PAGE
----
She knew she’d overreacted, but she’d been worried. Couldn’t Slade understand that? And, dammit, couldn’t he have gotten dressed? Did he did have to stand around like that, in unbuttoned jeans with his chest bare? Did he have to display those muscled arms and shoulders? That hard chest with its silky whorl of dark hair that tapered down over his ridged belly and vanished under the waistband of the open jeans?
Lara shut the door to her room and leaned back against it while Michael snuffled against her throat.
As for whatever advice a woman named Helga might provide…Who cared?
Certainly, not she.
Her only concern was for Michael, and he was exhausted. She knew it was from the endless hours of their journey yesterday but she told herself it was because Slade had worn him out with that game.
She sang to him, rocked him in her arms. When his lashes drifted to his cheeks, she held him until she was sure he was sound asleep. Then she made him a bed on the floor, secured him within an enclosure of pillows and blankets, and blocked the open bathroom door with the chaise longue.
Showered and dressed, she carried the sleeping baby downstairs and built him another safe bed in a corner of the living room. Once she was sure he wasn’t going to awaken, she followed the scent of brewing coffee to the kitchen. She knew where the room was, even without the coffee to guide her. Slade had insisted on showing her through the house last night, even though she’d made it perfectly clear she didn’t give a damn what it looked like.
“I don’t give a damn, either,” he’d said coldly. “You can like the place, hate it—your opinion of my home isn’t important. I just don’t want you falling down the steps and breaking your neck, if you get up during the night.”
As it turned out, she hadn’t gotten up. Her sleep had been plagued by dreams but she’d slept straight through until morning, so soundly that she hadn’t even heard Slade enter her bedroom.
Slade, in her bedroom, standing over her. Watching her.
The idea made her feel breathless. And that kept her anger humming.
Slade was sitting on a high-backed stool at a white marble breakfast counter, reading the paper. His hair was wet, probably from a shower, and curled lightly around his ears and the nape of his neck. He’d put on a T-shirt, thank goodness, but it was as tight and as faded as his jeans. His feet were bare, and she almost laughed because she’d half expected to see him wearing boots.
Laughter would not be helpful. Anger. Anger, was what she needed. Not laughter, and certainly not this sudden, dizzying wave of heat that swept from her breasts to her belly as she imagined coming up behind him, laying her hands on his shoulders and, when he turned, kissing his mouth.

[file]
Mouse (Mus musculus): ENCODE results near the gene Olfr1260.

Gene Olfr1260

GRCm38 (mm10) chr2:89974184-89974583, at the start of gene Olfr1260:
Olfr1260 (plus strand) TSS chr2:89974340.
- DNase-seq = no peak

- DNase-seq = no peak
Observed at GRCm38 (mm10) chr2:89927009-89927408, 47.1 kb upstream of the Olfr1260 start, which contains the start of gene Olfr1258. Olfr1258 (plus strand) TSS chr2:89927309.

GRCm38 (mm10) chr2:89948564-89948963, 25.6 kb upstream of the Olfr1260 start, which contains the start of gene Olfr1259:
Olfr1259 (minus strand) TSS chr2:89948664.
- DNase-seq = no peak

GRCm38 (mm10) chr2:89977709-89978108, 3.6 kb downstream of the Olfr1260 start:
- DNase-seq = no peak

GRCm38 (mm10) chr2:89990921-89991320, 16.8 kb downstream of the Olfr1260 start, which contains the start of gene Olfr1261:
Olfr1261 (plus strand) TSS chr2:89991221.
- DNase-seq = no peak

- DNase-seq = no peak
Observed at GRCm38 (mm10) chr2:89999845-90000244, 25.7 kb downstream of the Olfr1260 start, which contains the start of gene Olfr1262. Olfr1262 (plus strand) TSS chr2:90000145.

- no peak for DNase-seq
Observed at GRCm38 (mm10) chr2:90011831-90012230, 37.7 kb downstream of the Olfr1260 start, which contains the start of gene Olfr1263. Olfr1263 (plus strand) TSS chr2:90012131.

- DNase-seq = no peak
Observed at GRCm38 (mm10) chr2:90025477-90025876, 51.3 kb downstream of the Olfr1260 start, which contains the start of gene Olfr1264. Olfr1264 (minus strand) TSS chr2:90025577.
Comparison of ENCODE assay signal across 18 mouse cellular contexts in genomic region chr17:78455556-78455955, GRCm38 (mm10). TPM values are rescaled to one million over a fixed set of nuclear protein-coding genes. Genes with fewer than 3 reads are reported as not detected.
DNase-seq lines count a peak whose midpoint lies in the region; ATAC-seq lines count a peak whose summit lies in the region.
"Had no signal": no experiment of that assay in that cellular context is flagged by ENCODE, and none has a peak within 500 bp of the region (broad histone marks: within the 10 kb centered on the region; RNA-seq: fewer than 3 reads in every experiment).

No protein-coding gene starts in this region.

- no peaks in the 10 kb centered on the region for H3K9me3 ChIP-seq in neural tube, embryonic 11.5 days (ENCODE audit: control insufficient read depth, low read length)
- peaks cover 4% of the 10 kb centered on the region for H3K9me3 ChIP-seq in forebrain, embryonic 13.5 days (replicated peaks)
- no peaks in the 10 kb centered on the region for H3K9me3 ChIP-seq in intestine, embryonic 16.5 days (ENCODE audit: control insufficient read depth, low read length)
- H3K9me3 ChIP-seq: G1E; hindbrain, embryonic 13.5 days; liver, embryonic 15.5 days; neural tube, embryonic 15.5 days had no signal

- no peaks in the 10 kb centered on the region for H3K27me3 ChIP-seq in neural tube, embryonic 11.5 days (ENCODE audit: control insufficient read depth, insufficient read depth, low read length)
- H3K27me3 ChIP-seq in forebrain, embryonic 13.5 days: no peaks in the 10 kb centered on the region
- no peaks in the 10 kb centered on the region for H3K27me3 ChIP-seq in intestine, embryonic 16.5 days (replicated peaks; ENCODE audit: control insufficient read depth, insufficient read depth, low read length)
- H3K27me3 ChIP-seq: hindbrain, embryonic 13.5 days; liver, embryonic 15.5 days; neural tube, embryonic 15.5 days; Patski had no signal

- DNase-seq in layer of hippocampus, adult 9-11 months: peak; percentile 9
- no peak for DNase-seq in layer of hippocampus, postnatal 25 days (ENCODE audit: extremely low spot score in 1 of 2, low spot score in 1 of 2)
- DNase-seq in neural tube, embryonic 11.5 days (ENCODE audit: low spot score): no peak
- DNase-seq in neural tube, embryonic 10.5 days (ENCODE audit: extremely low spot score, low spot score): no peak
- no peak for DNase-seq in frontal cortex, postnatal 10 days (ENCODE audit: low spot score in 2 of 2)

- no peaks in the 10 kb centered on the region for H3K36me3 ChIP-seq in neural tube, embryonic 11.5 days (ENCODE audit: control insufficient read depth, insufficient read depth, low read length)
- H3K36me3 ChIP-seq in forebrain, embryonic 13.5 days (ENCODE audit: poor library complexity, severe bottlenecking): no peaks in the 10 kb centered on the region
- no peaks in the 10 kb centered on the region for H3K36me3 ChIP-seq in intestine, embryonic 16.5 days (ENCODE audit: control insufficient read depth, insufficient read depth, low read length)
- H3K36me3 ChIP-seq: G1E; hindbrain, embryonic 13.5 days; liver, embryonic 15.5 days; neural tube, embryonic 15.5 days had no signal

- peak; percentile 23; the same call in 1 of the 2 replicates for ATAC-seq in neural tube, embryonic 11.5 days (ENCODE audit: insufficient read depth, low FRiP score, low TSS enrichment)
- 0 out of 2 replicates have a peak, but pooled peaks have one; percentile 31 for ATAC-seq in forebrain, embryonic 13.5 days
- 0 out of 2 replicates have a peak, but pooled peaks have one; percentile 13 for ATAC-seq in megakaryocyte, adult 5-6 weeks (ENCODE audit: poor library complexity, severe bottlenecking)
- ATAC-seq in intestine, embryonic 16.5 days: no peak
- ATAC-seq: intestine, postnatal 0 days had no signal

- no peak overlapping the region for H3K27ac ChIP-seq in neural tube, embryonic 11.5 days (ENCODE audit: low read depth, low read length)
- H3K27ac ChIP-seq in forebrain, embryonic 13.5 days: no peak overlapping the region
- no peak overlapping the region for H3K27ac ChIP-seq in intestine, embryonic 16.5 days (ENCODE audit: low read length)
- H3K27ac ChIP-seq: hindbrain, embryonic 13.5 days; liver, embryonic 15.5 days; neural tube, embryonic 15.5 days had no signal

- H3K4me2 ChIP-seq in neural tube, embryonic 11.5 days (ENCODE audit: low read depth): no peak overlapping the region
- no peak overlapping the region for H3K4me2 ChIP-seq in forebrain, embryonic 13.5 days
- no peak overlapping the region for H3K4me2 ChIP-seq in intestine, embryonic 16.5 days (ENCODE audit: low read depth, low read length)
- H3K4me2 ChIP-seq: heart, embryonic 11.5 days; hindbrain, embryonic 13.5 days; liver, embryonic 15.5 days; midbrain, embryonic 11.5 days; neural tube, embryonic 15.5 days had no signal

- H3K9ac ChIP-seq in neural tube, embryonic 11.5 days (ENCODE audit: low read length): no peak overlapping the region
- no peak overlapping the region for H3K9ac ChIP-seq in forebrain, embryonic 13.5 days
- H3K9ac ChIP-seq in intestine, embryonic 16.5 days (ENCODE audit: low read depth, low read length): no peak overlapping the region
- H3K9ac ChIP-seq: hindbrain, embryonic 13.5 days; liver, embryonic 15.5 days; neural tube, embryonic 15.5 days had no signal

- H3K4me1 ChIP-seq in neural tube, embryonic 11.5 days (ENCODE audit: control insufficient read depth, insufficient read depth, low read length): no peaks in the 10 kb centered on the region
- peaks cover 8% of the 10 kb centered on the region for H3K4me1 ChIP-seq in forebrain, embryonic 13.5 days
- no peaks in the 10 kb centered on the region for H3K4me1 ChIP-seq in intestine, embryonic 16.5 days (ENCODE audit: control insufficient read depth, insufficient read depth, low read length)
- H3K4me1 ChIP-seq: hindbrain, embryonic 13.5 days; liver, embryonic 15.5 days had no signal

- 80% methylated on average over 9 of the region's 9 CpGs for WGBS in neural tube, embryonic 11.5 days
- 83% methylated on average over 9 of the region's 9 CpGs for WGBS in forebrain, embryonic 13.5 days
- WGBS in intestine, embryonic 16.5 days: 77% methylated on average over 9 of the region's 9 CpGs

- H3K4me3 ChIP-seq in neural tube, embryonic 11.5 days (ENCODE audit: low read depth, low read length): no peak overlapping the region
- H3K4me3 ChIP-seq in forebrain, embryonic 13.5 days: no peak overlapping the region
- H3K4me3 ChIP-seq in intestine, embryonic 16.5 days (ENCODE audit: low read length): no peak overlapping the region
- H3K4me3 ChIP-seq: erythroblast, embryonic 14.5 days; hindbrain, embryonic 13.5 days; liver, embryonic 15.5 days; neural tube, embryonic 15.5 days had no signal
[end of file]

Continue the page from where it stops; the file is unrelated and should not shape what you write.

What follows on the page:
This man—this gorgeous male specimen—was her husband.
She must have made a sound, some little murmur of self-despair, perhaps, because just as she was about to flee, Slade looked up, turned and saw her. For a heartbeat, she regretted that she’d plaited her hair into a braid, that she’d pulled on a shapeless T-shirt and a pair of old jeans she’d stuffed into a small suitcase at the last minute, but his gaze slid past her, as if she weren’t really worthy of his notice, and she felt her anger return.
“I hope I’m not disturbing you,” she said, with all the sarcasm she could manage.
Slade didn’t seem to notice. “Not at all,” he said politely. “Where’s Mike?”
“Michael,” she said pointedly, “is asleep.”
“Is he okay alone?”
She gave him a pitying glance as she walked to the stove and poured herself some coffee.
“I wouldn’t have left him, if I didn’t think he was.”
“There’s sugar and cream, if you want.”
Lara looked at him over the steam rising from her mug. “Thank you,” she said coolly, “but I prefer it black.”
“So do I.”
“Is that supposed to make me jump up and down with joy?”
“I only meant…Look, don’t you think it’ll make things easier, if we know a little something about each other’s habits?”
“No,” she said sweetly, “not particularly.”
Slade drew a deep breath, then let it out. “Okay. Okay, we’ll stick to a safer topic. Tell me about Michael. I mean, I don’t know much about kids—”
“—but, for instance, does he generally nap in the mornings?”
“No. But he’s exhausted.”